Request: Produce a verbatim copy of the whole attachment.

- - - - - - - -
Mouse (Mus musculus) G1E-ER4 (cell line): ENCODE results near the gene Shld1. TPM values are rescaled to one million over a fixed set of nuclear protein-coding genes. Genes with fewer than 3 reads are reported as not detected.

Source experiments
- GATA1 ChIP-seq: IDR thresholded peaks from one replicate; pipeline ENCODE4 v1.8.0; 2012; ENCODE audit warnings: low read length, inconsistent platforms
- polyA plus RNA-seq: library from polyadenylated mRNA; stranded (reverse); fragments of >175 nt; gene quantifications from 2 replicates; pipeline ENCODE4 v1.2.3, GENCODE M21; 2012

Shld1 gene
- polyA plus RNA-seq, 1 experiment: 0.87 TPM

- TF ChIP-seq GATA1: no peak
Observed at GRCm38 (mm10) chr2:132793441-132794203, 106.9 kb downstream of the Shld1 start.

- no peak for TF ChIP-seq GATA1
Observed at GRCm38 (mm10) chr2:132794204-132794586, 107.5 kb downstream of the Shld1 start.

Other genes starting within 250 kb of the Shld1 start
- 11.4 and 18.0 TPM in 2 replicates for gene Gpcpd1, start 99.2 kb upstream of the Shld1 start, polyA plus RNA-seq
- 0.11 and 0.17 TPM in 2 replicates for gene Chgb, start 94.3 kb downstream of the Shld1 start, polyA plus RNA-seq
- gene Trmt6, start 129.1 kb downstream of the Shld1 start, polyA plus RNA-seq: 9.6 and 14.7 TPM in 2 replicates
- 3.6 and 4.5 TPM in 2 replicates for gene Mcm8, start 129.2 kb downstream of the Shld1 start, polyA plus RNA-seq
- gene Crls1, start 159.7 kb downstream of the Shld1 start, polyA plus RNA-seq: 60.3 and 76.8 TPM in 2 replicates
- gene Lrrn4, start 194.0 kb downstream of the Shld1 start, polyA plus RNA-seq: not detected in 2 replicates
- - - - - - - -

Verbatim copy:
Mouse (Mus musculus) G1E-ER4 (cell line): ENCODE results near the gene Shld1. TPM values are rescaled to one million over a fixed set of nuclear protein-coding genes. Genes with fewer than 3 reads are reported as not detected.

Source experiments
- GATA1 ChIP-seq: IDR thresholded peaks from one replicate; pipeline ENCODE4 v1.8.0; 2012; ENCODE audit warnings: low read length, inconsistent platforms
- polyA plus RNA-seq: library from polyadenylated mRNA; stranded (reverse); fragments of >175 nt; gene quantifications from 2 replicates; pipeline ENCODE4 v1.2.3, GENCODE M21; 2012

Shld1 gene
- polyA plus RNA-seq, 1 experiment: 0.87 TPM

- TF ChIP-seq GATA1: no peak
Observed at GRCm38 (mm10) chr2:132793441-132794203, 106.9 kb downstream of the Shld1 start.

- no peak for TF ChIP-seq GATA1
Observed at GRCm38 (mm10) chr2:132794204-132794586, 107.5 kb downstream of the Shld1 start.

Other genes starting within 250 kb of the Shld1 start
- 11.4 and 18.0 TPM in 2 replicates for gene Gpcpd1, start 99.2 kb upstream of the Shld1 start, polyA plus RNA-seq
- 0.11 and 0.17 TPM in 2 replicates for gene Chgb, start 94.3 kb downstream of the Shld1 start, polyA plus RNA-seq
- gene Trmt6, start 129.1 kb downstream of the Shld1 start, polyA plus RNA-seq: 9.6 and 14.7 TPM in 2 replicates
- 3.6 and 4.5 TPM in 2 replicates for gene Mcm8, start 129.2 kb downstream of the Shld1 start, polyA plus RNA-seq
- gene Crls1, start 159.7 kb downstream of the Shld1 start, polyA plus RNA-seq: 60.3 and 76.8 TPM in 2 replicates
- gene Lrrn4, start 194.0 kb downstream of the Shld1 start, polyA plus RNA-seq: not detected in 2 replicates